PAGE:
“How can we be sure that the pilot will use the EVS and not the SVS part of the image to make this decision when a combined vision image is displayed in the HUD?”
Dassault has committed its effort during the last years to design, develop and certify the first Combined Vision System (CVS); a device called FalconEye.
“It has been developed in partnership with Elbit Systems”, Turpin offers. “In addition to a HUD with a large 40 x 30-degree field of view, the main FalconEye features include a new generation, multi-sensor EVS with high resolution and a large field of view, an SVS with several specific features that enable it to combine with EVS and to ease approaches in low-visibility conditions, and a Dassault Aviation patented CVS with built-in EVS and SVS.”
FalconEye is offered as an option on the Falcon 8X, the Falcon 2000S/LXS and the modernized version of the Falcon 900LX. Almost all Falcon 8X customers have selected FalconEye.
Earlier this year the Falcon 8X was certified by EASA and the FAA for an enhanced flight vision system (EFVS) capability that gives operational credit for poor visibility approaches down to 100ft, thereby improving access to airports in bad weather.
The new capability was certified for operational use following the completion of a joint EASA/FAA certification campaign earlier in 2018. EFVS to 100ft is expected to be approved for the Falcon 2000LX and Falcon 900LX shortly. On the Falcon 8X, FalconEye will also be qualified in dual HUD configuration.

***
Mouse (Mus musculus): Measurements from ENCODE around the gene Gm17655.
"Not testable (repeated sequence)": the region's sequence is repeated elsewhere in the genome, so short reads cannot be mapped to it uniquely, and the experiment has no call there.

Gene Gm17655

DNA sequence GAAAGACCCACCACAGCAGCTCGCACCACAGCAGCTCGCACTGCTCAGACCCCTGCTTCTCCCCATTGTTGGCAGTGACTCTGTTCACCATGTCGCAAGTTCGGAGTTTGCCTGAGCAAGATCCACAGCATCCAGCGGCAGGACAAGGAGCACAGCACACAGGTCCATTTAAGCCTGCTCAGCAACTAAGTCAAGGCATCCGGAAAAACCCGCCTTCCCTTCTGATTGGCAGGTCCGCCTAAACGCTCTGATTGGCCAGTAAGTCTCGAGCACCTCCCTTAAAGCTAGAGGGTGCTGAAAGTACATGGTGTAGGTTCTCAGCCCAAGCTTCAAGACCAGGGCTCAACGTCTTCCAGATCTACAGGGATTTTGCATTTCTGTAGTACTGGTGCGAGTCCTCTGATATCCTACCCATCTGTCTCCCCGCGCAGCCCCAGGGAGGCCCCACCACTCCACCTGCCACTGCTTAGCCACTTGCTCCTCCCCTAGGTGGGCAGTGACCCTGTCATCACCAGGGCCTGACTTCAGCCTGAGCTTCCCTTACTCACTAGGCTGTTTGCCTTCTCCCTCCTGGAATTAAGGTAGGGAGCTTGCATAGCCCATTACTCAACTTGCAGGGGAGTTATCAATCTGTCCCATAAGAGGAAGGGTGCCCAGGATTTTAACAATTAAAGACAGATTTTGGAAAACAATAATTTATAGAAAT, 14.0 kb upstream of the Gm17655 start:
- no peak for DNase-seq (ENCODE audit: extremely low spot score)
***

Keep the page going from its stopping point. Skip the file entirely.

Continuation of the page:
“By providing the same information and heads-up views to both the flying and monitoring pilot, the dual HUD system will further improve crew coordination and safety,” explained Philippe Rebourg, project test pilot at Dassault Aviation. “In addition, based on the new EFVS FAA rules, EFVS to LAND operations will eventually be certified in dual HUD configuration.”
Dual HUD benefits include the use of HUD by pilots being made easier and better crew co-ordination.
“The pilot flying with HUD can be right seat or left seat and the pilot in the right seat can get used to the HUD before becoming a ‘left seat’ pilot. Moreover, the pilot monitoring has access to the same level of information as the pilot flying.
“Last, but not least, both pilots have their eyes outside during take-off and landing as the danger is often outside”, concludes Rebourg.
More information from www.dassaultfalcon.com or www.honeywell.com